The European Union has published its 2018 Work Programme which sets out a challenging agenda of legislative and regulatory change for the technology, media and telecoms (TMT) sectors, to be delivered in conjunction with its Digital Single Market (DSM) strategy. Key initiatives for 2018 include completion of legislative proposals on the Electronic Communications Code; copyright reform; the Digital Content Directive; e-privacy; cross-border parcel delivery services; and prevention of unjustified geoblocking. In addition, the General Data Protection Regulation (GDPR) comes into effect in May 2018. Since the launch of its DSM strategy in 2015, only a quarter of the Commission’s legislative proposals have been implemented, an indication of how lengthy and complex the EU law-making process can be. It remains to be seen how effectively the Commission will convert its lists of priority proposals into new laws and regulations having a tangible impact on businesses.
2018 EU Work Programme
The EU’s DSM initiative is well past the halfway point (in terms of time elapsed, but not in terms of progress achieved). The GDPR will come into force in May 2018 and companies with EU operations should already have plans to take that into account. The EU also plans to implement regulation on digital contracts, telecom reforms, copyright changes and, the use of non-personal data.
The European Commission publishes its annual Work Programme each year to set out what it plans to achieve in terms of specific implementation of its key initiatives. This provides a helpful guide that explains what to expect in terms of new laws and regulations (although the question of when to expect any given regulatory change is harder to answer in the light of the notorious delays endemic to the EU legislative process).
For the TMT sectors, further progress in the creation of the EU’s DSM dominates the regulatory agenda and the Commission’s Work Programme.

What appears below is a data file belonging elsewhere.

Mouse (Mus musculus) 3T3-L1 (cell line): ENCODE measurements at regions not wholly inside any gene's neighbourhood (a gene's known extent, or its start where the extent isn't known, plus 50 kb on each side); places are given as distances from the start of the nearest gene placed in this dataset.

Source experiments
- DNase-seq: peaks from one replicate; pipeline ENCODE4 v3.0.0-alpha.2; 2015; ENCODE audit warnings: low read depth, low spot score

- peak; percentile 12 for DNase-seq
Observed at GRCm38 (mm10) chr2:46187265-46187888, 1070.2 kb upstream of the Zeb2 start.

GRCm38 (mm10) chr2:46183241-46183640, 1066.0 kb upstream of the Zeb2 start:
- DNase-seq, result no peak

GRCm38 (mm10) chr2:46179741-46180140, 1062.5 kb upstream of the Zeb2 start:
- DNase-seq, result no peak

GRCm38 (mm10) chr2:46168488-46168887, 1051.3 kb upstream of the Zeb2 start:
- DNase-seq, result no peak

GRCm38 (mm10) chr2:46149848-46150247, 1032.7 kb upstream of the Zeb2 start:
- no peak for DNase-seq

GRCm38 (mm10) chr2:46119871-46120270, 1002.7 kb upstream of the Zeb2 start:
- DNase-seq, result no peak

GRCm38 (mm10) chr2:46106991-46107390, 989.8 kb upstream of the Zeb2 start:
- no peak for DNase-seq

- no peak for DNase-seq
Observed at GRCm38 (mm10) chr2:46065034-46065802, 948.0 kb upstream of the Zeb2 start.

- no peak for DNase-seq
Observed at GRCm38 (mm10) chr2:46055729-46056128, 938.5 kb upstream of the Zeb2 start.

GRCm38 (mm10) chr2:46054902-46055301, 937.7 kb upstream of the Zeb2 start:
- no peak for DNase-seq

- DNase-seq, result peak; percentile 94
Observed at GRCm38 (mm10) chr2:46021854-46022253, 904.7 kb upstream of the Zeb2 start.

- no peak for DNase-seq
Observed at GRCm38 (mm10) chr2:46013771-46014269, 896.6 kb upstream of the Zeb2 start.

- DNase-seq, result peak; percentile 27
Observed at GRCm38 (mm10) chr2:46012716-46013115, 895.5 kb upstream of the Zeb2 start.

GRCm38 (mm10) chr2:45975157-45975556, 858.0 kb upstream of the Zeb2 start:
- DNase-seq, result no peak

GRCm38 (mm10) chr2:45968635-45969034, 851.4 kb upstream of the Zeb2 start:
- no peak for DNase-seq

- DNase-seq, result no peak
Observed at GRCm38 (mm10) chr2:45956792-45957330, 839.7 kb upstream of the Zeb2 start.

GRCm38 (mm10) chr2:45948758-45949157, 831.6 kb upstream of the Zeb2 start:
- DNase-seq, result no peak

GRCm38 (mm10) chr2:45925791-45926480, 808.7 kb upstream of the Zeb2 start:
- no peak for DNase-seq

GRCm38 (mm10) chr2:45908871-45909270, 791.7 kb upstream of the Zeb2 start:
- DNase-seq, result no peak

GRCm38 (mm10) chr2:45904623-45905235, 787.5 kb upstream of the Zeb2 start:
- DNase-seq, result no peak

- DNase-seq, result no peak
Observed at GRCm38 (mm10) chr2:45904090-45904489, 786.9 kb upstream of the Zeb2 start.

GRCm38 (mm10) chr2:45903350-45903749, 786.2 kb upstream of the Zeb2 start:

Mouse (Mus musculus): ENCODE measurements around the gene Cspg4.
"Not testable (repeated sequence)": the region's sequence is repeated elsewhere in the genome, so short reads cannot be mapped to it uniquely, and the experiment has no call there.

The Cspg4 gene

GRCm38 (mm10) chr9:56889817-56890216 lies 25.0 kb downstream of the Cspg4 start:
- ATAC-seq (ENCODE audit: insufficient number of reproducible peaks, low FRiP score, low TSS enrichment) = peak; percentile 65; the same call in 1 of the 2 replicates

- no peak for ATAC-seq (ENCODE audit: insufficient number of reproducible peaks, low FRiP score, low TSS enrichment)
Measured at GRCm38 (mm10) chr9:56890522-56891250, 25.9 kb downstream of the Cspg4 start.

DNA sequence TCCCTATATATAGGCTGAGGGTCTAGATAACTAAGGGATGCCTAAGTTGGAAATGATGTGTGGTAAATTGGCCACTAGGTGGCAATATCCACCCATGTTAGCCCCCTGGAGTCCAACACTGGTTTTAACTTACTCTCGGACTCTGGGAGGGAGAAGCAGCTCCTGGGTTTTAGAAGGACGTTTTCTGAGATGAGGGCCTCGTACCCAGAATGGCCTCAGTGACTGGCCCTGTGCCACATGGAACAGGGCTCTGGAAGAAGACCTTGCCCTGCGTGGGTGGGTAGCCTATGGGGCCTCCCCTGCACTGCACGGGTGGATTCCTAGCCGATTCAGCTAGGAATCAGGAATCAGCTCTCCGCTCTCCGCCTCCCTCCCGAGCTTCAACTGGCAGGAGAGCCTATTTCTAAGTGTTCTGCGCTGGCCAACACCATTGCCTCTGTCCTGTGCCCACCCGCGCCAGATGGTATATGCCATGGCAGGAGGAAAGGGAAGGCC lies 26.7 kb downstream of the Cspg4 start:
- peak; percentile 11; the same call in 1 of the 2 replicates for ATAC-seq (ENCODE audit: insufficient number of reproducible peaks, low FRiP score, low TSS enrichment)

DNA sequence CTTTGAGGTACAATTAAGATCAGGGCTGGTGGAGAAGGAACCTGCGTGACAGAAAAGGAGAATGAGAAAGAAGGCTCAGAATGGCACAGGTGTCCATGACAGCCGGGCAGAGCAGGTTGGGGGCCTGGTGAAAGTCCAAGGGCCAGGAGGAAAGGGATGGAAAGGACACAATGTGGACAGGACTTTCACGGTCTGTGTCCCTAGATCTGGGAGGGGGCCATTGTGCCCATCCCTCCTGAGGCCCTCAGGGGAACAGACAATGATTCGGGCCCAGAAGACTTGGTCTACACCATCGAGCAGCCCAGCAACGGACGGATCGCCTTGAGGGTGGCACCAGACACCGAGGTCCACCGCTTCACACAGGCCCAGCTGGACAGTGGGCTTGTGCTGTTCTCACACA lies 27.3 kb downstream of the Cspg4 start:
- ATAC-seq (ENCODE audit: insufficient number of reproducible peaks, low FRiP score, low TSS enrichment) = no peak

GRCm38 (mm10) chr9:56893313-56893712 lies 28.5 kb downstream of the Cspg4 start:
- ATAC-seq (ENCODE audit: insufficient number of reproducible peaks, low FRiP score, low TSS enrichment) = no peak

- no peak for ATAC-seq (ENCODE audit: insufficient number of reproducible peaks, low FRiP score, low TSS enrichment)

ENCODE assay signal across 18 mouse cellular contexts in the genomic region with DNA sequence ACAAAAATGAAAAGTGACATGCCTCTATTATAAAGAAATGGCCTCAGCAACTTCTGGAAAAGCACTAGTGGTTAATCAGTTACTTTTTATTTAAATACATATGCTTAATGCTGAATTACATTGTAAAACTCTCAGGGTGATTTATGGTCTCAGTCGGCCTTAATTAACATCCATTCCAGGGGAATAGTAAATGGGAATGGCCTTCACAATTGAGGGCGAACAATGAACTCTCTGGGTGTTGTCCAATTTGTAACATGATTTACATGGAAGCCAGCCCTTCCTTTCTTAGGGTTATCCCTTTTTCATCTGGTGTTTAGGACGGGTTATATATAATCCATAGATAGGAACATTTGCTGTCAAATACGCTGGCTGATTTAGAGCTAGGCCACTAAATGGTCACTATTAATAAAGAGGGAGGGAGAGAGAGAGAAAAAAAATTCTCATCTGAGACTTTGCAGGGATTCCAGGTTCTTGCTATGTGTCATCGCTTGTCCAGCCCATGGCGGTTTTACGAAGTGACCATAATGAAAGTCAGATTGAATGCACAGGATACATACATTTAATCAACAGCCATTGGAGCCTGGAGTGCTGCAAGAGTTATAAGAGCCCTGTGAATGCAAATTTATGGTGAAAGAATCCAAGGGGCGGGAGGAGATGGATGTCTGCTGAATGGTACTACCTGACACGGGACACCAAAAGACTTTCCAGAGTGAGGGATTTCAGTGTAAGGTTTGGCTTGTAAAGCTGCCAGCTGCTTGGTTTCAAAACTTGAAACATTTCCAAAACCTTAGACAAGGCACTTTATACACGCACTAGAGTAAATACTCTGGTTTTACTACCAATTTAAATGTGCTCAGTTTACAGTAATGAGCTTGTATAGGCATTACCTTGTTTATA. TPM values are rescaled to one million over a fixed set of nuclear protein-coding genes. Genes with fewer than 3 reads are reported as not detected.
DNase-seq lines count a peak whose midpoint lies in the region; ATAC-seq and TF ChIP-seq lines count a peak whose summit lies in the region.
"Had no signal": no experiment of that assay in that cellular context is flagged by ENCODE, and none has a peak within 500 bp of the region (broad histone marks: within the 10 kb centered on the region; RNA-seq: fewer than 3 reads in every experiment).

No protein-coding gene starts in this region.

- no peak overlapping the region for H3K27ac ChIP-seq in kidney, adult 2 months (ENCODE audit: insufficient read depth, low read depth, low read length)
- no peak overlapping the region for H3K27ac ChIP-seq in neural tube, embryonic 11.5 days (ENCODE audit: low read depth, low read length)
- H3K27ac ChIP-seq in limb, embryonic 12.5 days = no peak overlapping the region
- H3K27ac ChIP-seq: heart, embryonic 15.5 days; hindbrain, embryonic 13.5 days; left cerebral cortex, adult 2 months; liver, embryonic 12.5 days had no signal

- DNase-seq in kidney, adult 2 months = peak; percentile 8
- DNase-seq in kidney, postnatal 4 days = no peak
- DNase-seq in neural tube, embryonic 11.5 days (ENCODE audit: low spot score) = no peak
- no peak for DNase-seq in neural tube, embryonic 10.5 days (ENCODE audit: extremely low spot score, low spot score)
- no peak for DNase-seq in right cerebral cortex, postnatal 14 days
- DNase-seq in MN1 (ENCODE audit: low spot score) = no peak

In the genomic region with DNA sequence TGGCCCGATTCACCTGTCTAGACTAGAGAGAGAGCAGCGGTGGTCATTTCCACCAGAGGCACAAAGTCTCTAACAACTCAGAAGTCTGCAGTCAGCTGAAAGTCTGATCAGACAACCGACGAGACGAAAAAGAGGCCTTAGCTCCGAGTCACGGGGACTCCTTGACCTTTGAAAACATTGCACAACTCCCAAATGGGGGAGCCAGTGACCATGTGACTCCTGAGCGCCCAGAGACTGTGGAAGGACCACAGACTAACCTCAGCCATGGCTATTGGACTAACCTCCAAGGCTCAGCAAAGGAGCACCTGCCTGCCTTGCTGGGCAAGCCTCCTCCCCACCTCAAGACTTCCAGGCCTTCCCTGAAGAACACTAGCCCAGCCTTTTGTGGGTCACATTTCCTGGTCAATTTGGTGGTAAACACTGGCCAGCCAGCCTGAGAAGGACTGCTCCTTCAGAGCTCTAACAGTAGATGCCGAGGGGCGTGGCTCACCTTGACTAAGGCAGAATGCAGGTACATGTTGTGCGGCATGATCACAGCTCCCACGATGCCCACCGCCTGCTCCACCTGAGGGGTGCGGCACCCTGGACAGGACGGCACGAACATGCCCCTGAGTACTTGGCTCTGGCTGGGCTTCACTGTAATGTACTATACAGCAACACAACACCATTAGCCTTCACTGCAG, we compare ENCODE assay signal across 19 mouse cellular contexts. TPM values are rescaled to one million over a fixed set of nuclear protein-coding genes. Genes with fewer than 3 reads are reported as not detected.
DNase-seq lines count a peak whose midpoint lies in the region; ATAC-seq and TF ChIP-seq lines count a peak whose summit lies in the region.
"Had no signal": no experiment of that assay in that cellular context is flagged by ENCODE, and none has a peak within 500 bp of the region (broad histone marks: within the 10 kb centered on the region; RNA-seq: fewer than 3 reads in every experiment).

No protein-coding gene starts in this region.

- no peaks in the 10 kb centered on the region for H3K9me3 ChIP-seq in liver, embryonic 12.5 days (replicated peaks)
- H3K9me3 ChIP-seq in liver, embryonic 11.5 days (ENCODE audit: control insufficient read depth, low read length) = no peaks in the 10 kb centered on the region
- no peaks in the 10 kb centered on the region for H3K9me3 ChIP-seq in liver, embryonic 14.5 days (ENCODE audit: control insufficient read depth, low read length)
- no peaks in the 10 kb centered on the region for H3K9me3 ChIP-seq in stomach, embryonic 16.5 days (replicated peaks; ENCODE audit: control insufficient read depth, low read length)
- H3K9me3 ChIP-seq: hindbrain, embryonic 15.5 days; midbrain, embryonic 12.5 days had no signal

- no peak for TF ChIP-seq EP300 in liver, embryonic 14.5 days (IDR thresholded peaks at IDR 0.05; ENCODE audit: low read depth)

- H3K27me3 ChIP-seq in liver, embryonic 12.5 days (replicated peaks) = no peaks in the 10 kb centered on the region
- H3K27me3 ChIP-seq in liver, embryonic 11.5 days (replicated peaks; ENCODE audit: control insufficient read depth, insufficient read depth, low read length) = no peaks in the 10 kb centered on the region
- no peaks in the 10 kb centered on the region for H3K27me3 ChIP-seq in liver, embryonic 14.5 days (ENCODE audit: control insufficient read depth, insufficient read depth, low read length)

And, despite Brexit, the UK is not immune. While the process of Brexit is mired in uncertainty – impacting business globally – the juggernaut of EU regulation grinds on, encompassing the TMT sectors across the EU, including the UK. While timing is everything and Brexit may impact the UK’s adoption of some of these initiatives which will not reach fruition until later in 2019, businesses have to assume that the UK is likely to inherit or adopt most or all of what the Commission plans for the TMT sectors.
Digital Single Market
The Commission launched its DSM strategy in May 2015. We have written a number of articles following the DSM’s progress at its inception, one year in, and in 2017 following a mid-term review. With the Commission still waiting for a number of its proposals to be delivered, 2018 is a key year in the life of the DSM, with the potential for a number of developments as the EU looks to push ahead with its strategy.
The execution of the Commission’s DSM proposals is one of its key aims for 2018. Of the 24 legislative proposals that the Commission has made as part of its DSM strategy since May 2015, only six have been adopted. With such slow returns, the Commission made clear in its Work Programme that the European Parliament and Council, its co-legislative bodies, should push these remaining legislative proposals through as quickly as possible.
The Commission has also recognised that it too has work to do, setting out three new proposals to address new challenges – such as “fake news” – to be fleshed out in 2018, and targeting specific areas like cybersecurity and data protection that will need to be addressed for the DSM to succeed. With so much left on the agenda, 2018 will be a crucial year in the DSM’s development.